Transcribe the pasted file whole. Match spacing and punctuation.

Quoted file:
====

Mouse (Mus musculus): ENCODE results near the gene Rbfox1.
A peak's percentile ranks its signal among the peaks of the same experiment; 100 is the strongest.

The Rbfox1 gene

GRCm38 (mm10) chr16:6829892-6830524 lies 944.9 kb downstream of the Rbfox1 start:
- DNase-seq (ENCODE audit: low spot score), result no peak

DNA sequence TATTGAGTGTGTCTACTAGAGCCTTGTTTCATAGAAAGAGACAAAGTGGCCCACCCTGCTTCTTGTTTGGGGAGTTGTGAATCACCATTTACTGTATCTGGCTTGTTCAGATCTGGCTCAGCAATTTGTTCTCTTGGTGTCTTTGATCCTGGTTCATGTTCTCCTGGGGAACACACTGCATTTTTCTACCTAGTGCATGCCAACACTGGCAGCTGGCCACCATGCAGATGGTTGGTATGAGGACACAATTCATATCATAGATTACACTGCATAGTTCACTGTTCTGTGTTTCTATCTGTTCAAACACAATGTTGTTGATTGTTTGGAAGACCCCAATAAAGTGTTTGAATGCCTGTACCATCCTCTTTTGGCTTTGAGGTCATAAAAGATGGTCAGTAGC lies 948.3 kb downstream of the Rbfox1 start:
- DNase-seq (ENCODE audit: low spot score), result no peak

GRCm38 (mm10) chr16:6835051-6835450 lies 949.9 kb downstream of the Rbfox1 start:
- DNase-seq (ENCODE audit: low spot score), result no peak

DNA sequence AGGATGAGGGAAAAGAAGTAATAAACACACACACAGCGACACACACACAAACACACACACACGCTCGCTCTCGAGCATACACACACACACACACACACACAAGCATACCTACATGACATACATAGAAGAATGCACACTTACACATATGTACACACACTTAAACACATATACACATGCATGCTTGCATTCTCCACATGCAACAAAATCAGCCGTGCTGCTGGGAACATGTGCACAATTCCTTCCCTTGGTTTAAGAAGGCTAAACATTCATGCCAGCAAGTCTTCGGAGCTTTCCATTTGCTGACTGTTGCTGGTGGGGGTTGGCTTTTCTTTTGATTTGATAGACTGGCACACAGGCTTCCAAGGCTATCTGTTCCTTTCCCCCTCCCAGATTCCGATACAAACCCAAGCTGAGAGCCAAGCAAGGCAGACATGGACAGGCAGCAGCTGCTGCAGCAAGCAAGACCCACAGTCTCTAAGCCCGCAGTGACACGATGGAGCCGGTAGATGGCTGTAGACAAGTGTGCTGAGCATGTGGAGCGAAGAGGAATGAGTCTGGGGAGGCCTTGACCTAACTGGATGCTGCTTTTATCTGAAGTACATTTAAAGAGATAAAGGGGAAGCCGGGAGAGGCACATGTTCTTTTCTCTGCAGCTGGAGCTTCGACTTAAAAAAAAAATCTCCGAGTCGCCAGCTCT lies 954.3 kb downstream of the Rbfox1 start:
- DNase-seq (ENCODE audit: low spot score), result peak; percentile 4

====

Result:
Mouse (Mus musculus): ENCODE results near the gene Rbfox1.
A peak's percentile ranks its signal among the peaks of the same experiment; 100 is the strongest.

The Rbfox1 gene

GRCm38 (mm10) chr16:6829892-6830524 lies 944.9 kb downstream of the Rbfox1 start:
- DNase-seq (ENCODE audit: low spot score), result no peak

DNA sequence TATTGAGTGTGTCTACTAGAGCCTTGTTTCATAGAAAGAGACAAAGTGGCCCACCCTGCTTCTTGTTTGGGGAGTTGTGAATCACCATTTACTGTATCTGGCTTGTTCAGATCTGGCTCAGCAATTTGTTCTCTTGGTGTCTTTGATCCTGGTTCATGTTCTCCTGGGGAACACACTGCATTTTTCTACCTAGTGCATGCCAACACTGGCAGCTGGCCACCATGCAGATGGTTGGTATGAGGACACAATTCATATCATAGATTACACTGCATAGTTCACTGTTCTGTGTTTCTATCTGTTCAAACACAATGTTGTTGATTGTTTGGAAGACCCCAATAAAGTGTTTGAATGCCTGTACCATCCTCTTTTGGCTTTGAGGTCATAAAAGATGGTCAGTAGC lies 948.3 kb downstream of the Rbfox1 start:
- DNase-seq (ENCODE audit: low spot score), result no peak

GRCm38 (mm10) chr16:6835051-6835450 lies 949.9 kb downstream of the Rbfox1 start:
- DNase-seq (ENCODE audit: low spot score), result no peak

DNA sequence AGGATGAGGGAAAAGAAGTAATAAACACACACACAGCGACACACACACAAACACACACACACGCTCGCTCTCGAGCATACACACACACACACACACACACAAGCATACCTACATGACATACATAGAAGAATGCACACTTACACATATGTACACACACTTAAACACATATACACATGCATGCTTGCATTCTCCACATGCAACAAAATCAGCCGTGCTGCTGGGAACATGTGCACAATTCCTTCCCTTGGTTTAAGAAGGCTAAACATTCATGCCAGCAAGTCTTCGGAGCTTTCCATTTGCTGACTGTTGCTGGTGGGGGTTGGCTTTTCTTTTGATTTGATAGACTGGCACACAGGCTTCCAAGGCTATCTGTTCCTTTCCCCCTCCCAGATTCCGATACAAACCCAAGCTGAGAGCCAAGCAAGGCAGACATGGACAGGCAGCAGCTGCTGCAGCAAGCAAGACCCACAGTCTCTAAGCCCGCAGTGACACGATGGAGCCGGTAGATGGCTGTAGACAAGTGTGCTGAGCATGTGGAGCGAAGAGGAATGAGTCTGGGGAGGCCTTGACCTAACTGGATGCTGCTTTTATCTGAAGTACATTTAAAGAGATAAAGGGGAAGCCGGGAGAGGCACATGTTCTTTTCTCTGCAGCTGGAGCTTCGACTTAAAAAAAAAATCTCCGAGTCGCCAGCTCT lies 954.3 kb downstream of the Rbfox1 start:
- DNase-seq (ENCODE audit: low spot score), result peak; percentile 4